Bioethics Blog Posts Tagged blood

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Advance Care Planning and its Detractors

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Source: bioethics.net, a blog maintained by the editorial staff of The American Journal of Bioethics.

Excerpt:

The default mode of our technologically advanced medicine is to use our technology. Nowhere is this more true than close to the end of life. And our technology is really impressive; with it, we can keep chests going up and down and hearts beating for a long, long time.

The troubling thing is that there are many people who would rather not have lots of machines keeping their bodies going, thank you, maybe you could just give me some oxygen and pain medicine and let me die at home with my family? But they never get a chance to talk about it with their doctors, mostly due to doctors’ lack of time or comfort in addressing such questions. And, unlike every other procedure in medicine, doctors don’t need your permission to do one of the most invasive procedures of all to you: CPR. Of course, CPR is generally performed on someone who is indisposed and unable to give their informed consent to the procedure. And CPR is often the first step on the technological path of ventilators, tubes, dialysis, medications to support the blood pressure, machines that keep the heart pumping, and all of those wonderful interventions that are life-saving when used appropriately and death-prolonging when used indiscriminately. Treatments that treat . . . nothing.

Ideally, doctors take time to discuss patient preferences about such treatments with patients and their families before the occasion to intervene arises; however, the factors noted above make such discussions rare.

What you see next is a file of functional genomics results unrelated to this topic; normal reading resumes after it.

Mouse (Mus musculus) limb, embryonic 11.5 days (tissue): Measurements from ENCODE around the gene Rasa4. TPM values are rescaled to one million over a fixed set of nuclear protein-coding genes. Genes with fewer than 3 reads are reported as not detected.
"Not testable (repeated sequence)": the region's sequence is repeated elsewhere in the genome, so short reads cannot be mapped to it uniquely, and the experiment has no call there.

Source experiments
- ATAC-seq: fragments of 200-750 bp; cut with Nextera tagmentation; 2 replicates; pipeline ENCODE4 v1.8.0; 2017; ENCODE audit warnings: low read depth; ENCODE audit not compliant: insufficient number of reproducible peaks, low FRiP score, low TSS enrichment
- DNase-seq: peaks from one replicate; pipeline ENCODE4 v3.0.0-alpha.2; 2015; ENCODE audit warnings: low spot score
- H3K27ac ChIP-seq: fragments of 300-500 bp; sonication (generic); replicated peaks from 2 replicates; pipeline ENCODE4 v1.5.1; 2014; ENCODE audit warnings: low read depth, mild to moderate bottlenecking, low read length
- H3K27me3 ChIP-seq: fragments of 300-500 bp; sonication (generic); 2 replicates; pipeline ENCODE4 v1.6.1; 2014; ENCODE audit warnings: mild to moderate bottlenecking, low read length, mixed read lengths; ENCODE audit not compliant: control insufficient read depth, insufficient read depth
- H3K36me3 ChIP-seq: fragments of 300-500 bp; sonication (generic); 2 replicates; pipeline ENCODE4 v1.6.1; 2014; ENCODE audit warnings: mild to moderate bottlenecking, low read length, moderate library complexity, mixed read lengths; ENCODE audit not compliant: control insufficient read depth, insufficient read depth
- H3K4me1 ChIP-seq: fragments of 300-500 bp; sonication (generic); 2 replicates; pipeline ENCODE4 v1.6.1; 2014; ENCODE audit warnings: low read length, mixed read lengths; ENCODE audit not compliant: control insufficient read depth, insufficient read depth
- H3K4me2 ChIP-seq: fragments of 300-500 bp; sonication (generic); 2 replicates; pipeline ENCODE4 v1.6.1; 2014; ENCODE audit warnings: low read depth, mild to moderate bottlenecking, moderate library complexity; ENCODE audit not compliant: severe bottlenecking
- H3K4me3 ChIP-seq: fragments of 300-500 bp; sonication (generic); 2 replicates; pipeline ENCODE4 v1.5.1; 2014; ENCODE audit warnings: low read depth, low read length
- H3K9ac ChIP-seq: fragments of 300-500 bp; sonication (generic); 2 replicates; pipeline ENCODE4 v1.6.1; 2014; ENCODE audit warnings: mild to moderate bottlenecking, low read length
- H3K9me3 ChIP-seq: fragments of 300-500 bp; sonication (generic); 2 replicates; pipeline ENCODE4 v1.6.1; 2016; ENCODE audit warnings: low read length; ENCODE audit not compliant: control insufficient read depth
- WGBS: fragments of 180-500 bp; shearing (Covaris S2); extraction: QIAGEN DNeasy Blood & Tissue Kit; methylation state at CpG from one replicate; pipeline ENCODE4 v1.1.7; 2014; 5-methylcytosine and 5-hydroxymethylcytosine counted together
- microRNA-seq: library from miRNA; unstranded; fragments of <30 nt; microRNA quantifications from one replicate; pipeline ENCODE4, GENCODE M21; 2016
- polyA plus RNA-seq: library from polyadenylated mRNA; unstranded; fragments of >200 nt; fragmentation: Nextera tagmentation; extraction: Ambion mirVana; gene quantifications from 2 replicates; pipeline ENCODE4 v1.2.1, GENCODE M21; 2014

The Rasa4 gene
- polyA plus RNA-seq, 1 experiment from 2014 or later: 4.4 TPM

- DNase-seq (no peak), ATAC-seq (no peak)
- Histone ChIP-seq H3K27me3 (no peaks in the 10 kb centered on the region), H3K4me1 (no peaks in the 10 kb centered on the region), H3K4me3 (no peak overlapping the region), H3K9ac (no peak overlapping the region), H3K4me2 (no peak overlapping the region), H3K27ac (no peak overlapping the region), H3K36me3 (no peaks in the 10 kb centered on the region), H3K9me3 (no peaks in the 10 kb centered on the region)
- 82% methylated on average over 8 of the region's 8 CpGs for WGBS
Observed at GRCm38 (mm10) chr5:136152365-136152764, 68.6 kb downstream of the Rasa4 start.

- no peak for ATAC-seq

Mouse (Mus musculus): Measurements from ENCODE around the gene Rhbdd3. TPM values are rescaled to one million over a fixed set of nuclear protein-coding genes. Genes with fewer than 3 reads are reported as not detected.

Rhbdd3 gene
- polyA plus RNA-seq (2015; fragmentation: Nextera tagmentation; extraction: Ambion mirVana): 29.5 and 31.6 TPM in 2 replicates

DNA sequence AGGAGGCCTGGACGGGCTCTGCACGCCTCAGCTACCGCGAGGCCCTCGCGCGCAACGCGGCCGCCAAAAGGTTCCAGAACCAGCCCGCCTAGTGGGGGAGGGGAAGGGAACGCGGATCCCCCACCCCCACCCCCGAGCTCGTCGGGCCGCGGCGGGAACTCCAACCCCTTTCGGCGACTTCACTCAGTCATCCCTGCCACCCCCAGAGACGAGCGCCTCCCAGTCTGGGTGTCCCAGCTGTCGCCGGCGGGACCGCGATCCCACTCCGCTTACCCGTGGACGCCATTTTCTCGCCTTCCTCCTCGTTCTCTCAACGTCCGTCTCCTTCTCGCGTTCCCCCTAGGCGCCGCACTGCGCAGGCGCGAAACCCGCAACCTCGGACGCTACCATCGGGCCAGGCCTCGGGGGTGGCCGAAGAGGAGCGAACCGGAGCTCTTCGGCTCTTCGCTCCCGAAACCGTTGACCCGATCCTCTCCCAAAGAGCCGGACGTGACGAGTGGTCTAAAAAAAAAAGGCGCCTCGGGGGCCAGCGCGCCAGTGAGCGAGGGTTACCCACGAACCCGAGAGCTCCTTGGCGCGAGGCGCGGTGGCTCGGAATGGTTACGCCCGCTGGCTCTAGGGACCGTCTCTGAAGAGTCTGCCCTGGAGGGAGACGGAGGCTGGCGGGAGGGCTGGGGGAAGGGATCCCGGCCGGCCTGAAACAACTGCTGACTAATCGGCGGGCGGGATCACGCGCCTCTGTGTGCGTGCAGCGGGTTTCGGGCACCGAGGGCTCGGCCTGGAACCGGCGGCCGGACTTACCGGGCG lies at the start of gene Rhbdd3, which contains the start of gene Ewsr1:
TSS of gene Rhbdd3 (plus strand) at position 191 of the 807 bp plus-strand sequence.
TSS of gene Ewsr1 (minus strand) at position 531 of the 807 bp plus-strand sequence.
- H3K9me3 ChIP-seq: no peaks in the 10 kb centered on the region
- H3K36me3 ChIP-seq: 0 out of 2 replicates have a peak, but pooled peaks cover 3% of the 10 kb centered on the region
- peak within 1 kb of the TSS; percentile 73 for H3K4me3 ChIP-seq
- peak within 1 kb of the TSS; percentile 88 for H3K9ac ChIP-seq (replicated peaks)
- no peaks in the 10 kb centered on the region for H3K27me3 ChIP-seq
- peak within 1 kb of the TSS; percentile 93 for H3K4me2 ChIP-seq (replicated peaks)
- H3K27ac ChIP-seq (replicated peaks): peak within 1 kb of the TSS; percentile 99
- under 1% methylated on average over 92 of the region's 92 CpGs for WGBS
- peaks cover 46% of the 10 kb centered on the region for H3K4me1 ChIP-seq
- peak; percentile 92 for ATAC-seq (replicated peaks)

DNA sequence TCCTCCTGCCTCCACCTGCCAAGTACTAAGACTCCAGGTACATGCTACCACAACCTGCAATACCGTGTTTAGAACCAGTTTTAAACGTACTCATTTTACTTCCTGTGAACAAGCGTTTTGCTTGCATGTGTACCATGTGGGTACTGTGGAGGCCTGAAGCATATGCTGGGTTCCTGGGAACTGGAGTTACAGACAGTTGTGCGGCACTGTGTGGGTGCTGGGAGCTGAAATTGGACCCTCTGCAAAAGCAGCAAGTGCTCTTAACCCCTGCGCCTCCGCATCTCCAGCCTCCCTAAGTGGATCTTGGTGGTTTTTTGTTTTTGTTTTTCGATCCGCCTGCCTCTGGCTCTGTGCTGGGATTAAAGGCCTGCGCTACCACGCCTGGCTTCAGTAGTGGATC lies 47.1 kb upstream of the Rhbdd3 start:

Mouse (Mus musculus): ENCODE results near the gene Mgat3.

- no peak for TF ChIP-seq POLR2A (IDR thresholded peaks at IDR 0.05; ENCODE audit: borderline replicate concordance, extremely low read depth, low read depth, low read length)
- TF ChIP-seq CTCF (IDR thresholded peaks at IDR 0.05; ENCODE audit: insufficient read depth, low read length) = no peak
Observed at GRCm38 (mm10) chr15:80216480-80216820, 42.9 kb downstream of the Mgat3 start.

Read more at blogs.tiu.edu
The views, opinions and positions expressed by these authors / blogs are theirs and do not necessarily represent that of the Bioethics Research Library and Kennedy Institute of Ethics or Georgetown University.

BioethicsTV: Mass Casualties & Triage

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Source: bioethics.net, a blog maintained by the editorial staff of The American Journal of Bioethics.

Excerpt:

by Craig Klugman, Ph.D.

Chicago Med (Season 2; Episode 14). Over the last few years I have been working in the area of crisis standards of care. In fact, just today I presented the conclusion of 3 years of work on an ethics white paper to the state of Illinois crisis standards of care task force leadership. Serendipitously, tonight’s episode of Chicago Med dealt with a limited mass casualty situation: A multiple car pile-up on a freeway brings a large number of patients to the hospital. However, there is a major snowstorm and there is no chance of additional personnel or supplies coming to the hospital. How do they deal? First, they moved all able-bodied patients in the ED to the waiting room. Second, they canceled all non-emergency surgeries and reassigned staff to the ED. Both are good moves and follow what most crisis guidelines to prepare for the influx of crisis patient.

One of the patients brought to the ED suffered third degree burns over 90% of his body when his car caught on fire. Dr. Latham declares the patient to be “black tag.” In a mass casualty incidence, triage comes into play to determine which patients to treat and in what order. There are those who seem okay, those who need treatment but can wait, those who need treatment quickly and have a good chance of survival, and those who require massive resources in their intervention and have a low likelihood of survival.

Read more at www.bioethics.net
The views, opinions and positions expressed by these authors / blogs are theirs and do not necessarily represent that of the Bioethics Research Library and Kennedy Institute of Ethics or Georgetown University.